For more information, contact Kriss at (352) 527-5993

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Belly Dance Lessons with Carolyn Derrico (two locations)

Tuesdays at 11:15 p.m. 

Cost $5.00

West Citrus Community Center – 8940 W. Veterans Dr., Homosassa, FL

For more information, contact John at (352) 795-3931

Thursdays at 2:15 p.m. 

Cost $5.00

Central Citrus Community Center – 2804 W. Marc Knighton Court, Lecanto, FL

For more information, contact Kriss at (352) 527-5993.

 

Healthcare looks to be wave of the future in jobs

OCALA, Fla. (Jan. 2, 2018) – Eight of the 10 fastest-growing occupations through 2025 for the CareerSource Citrus Levy Marion region are in the healthcare industry.

All but one of the Top 10 requires formal postsecondary education or training, ranging from non-degree awards to master’s, doctoral or professional degrees.

According to the Florida Department of Economic Opportunities’ annual release of occupation projections, the region’s fastest-growing position is nurse practitioner, with a growth rate of 39 percent and median hourly wage of $45.16.

Adrienne Johnston, chief of DEO’s Bureau of Labor Statistics, said that “estimating employment projections over the next eight years is necessary for our state to provide the training and resources needed to ensure Florida’s workforce is prepared to fulfill our occupational demands.”

Nurse practitioners require a master’s, doctoral or professional degree along with psychiatrists, ranked seventh on the Top 10 list at 31 percent projected growth rate; marriage and family therapists, ranked eighth at 27.27 percent; and physical therapists, ranked ninth at 27.25 percent.

Fence erectors, which tied with forensic science technicians for the 10th fastest-growing occupation in the region, is the only occupation on the list that does not require a formal educational credential.

Hourly wages for the fastest-growing occupations range from $12.80 an hour for physical therapist aides – the fourth fastest-growing occupation at 34 percent – to $98.14 an hour for psychiatrists. The average median wage is $34.37 an hour.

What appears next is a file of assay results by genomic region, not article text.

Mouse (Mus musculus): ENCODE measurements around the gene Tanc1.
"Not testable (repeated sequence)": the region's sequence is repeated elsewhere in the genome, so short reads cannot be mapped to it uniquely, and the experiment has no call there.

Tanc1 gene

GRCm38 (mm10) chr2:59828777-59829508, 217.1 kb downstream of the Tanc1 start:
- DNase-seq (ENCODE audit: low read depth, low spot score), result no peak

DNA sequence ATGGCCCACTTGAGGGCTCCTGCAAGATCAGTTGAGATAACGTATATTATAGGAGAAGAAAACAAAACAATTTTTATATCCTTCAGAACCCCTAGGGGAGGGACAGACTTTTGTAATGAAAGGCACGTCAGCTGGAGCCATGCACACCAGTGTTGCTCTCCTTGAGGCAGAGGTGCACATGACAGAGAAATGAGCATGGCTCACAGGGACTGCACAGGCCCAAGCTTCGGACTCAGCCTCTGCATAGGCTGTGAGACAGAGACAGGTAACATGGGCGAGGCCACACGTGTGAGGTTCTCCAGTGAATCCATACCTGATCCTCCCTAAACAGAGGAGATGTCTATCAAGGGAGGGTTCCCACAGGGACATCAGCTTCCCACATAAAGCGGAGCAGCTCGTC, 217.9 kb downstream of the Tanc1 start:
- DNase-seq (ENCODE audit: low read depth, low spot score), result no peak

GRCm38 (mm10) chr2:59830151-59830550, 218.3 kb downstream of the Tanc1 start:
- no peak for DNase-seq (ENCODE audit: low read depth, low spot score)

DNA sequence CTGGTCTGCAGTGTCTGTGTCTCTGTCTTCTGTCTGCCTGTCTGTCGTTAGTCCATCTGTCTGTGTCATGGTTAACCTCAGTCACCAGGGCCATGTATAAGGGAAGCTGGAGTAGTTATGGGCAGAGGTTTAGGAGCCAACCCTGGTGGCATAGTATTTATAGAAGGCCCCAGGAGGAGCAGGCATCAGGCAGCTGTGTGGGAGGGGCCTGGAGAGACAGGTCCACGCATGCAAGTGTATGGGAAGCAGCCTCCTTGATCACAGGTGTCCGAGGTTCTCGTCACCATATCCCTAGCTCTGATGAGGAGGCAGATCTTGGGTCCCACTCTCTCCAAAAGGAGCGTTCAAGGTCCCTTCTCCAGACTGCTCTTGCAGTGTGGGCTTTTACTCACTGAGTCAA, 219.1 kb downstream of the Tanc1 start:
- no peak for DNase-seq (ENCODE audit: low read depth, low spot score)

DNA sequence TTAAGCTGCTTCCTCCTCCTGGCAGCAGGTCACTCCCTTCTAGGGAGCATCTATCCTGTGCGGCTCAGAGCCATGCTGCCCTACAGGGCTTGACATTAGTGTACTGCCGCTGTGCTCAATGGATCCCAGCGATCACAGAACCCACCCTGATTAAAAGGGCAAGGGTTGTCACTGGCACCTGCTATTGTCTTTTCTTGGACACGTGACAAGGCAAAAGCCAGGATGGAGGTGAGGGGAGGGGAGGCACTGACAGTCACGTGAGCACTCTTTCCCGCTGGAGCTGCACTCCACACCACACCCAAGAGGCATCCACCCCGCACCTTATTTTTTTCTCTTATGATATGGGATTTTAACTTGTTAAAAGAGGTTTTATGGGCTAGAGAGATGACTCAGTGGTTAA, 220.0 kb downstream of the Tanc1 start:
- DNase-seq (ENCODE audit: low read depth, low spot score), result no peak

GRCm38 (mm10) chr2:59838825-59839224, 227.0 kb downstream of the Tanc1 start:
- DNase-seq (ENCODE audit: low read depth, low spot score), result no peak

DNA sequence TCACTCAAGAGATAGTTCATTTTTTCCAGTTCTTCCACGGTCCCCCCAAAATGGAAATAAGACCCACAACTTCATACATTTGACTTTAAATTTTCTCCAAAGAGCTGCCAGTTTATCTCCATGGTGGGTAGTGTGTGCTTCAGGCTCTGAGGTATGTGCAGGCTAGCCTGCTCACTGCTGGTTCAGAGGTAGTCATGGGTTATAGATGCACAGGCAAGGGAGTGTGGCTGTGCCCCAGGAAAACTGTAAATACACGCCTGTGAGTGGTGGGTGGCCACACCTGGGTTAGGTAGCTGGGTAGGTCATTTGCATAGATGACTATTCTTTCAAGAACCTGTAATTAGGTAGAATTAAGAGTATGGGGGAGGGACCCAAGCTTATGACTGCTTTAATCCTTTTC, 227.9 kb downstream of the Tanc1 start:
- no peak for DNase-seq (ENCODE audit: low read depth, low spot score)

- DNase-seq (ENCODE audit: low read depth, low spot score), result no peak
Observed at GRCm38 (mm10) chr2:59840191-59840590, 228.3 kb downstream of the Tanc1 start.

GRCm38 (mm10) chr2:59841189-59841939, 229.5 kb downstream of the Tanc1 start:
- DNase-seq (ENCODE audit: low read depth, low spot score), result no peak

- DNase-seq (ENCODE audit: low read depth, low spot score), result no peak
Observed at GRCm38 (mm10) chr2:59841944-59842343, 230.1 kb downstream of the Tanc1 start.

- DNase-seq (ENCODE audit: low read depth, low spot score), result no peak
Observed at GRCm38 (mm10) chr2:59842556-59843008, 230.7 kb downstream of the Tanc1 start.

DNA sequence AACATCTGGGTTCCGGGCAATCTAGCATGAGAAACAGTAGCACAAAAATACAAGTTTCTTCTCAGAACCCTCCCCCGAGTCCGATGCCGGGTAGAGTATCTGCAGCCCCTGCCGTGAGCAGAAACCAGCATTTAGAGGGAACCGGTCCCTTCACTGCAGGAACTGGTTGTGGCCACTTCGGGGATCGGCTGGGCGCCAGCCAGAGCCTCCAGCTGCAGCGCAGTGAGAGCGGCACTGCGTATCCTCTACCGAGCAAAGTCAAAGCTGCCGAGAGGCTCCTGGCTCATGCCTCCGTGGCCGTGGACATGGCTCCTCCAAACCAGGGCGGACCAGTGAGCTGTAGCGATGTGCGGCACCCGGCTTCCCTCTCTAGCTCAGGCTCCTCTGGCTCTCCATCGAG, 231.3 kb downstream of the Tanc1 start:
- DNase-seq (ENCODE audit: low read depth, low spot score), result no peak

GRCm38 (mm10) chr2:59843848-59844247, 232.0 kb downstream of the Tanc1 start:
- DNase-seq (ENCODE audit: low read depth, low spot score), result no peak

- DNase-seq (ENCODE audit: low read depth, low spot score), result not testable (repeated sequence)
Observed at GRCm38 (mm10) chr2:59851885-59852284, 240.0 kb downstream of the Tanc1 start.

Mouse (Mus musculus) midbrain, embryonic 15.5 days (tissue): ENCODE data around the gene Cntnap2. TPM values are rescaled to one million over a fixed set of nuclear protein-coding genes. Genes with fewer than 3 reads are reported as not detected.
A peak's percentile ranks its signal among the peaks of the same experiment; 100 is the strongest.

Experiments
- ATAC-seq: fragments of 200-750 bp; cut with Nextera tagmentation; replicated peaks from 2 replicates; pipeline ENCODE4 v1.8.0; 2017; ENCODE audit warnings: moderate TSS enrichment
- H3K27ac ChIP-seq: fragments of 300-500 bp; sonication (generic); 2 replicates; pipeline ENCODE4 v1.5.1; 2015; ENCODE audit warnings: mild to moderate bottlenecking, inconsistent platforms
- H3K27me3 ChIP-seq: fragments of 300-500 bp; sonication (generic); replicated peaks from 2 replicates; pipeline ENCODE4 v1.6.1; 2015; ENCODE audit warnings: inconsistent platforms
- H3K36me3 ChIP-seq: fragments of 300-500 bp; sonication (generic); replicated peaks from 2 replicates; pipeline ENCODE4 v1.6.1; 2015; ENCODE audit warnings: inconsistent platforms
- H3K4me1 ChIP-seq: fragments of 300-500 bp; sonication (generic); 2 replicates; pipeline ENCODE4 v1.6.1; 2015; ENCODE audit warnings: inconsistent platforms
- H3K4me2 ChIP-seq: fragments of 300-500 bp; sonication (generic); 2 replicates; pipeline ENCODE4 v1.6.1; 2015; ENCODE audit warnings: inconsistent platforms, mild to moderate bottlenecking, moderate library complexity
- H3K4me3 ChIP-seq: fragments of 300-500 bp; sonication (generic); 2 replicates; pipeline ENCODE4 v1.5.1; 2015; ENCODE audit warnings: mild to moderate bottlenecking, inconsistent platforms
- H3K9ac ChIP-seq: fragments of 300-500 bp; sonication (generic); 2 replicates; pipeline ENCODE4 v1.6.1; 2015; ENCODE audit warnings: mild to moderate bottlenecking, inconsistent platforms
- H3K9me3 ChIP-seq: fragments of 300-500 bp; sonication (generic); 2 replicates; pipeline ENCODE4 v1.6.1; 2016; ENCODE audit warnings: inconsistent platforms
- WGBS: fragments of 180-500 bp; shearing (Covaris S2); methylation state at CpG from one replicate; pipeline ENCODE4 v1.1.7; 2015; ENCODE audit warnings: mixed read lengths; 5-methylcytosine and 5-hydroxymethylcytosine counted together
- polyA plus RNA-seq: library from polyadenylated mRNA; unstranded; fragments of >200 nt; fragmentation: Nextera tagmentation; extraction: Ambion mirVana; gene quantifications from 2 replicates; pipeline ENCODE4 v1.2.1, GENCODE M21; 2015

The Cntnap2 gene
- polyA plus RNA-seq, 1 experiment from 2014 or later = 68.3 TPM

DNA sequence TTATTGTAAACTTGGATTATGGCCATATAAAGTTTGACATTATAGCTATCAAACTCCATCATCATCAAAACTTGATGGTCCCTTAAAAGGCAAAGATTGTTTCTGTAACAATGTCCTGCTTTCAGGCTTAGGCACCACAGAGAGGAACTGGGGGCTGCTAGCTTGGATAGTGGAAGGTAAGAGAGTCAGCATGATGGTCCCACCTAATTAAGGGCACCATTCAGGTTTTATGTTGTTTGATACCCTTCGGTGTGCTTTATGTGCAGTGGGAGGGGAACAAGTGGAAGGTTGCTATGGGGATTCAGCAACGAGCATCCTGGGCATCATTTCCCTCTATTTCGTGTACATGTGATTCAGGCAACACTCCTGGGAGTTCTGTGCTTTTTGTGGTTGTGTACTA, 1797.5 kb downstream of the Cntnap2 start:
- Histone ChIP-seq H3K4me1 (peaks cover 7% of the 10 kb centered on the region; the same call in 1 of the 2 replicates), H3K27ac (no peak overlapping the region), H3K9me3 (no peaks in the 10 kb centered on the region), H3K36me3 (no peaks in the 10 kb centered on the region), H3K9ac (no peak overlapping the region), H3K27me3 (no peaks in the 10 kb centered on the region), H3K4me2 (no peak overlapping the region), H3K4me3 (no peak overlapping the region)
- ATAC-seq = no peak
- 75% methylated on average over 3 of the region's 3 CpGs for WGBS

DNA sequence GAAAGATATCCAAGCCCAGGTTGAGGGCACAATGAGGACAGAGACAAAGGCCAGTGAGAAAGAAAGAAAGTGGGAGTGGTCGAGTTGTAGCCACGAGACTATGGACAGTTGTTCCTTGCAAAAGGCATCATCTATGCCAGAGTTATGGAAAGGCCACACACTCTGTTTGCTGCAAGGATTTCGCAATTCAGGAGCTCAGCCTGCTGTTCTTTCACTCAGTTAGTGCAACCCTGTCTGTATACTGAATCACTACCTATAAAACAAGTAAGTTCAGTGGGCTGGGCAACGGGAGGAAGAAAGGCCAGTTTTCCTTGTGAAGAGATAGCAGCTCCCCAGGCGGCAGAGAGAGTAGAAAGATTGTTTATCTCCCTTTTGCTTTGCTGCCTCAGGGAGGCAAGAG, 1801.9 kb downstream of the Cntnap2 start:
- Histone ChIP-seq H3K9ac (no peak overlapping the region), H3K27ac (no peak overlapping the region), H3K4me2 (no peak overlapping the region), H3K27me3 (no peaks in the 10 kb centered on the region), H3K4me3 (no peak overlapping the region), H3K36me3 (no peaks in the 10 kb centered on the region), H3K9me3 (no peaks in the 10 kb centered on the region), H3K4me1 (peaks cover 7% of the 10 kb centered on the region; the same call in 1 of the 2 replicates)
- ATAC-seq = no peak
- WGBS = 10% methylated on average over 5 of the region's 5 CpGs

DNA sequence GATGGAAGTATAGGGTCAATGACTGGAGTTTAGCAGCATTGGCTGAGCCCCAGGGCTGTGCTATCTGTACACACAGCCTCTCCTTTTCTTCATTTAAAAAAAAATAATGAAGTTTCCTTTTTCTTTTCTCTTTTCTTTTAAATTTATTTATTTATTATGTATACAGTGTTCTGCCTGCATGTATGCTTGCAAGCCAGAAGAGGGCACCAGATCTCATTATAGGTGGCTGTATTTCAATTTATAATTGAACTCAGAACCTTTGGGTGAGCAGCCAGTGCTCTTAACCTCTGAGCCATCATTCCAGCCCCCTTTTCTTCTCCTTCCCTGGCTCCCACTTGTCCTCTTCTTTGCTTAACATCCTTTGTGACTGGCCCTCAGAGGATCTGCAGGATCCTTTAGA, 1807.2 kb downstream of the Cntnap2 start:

In addition to the fastest-growing occupations, DEO’s projections included the occupations gaining the most new jobs, led by Retail salespersons, adding 788 positions region wide, followed by fast food workers (food preparation and serving) with 745 new jobs, Registered Nurses adding 557, customer service representatives with 479, and nursing assistants with 424.

Rounding out the top 10 are secretaries other than legal, medical and executive (+406); construction workers (+387); receptionists and information clerks (+353); landscaping and grounds keeping (+351); and general office clerks (+316).

Three positions do not require a credential, three require a high school diploma, three require a postsecondary non-degree award and one requires an Associate’s degree. The median hourly wages range from $9.38 an hour for fast food workers to $29.12 an hour for RNs. The average median wage is $13.66 an hour.

Rusty Skinner, CareerSource CLM’s chief executive officer, said that one takeaway from the latest projections is that for both the fastest-growing occupations and those gaining the most new jobs, compensation is commensurate with training or education.

“It’s a drum we’ve been beating for years; it’s clear you don’t need a four-year, liberal arts degree to succeed, but it’s also clear that greater career opportunity and better wages go hand-in-hand with the right kind of postsecondary training needed for the position,” he said.

Here’s how the average median wages stack up at each education level among the Top 10 fastest-growing occupations and those gaining the most new jobs:

· No formal education:  $11.76 among the fastest-growing and $10.32 among the top 10 gaining the most new jobs

· High school: $14.63 and $12.78 respectively

· Postsecondary non-degree awards: $19.75 and $14.18

· Associate’s degree: $23.58 and $28.25

· Bachelor’s degree $34.16 and $28.99

·Master’s, doctoral or professional degree: $36.74 and $47.30

Skinner said that DEO’s occupation projections also help CareerSource CLM and its affiliate Talent Center at the College of Central Florida hone in on the  workforce needs of in-demand industries by assisting businesses recruit and hire candidates and train and retain staff. At the same time, training assistance is available for candidates interested in targeted occupations.

“Right now, the economic drivers for our communities are healthcare, transportation and logistics, IT, manufacturing and construction,” he said. “We have myriad programs that help businesses meet their needs, including On-the-Job Training grants, paid adult internships, work experience trainee programs, and custom business training opportunities.”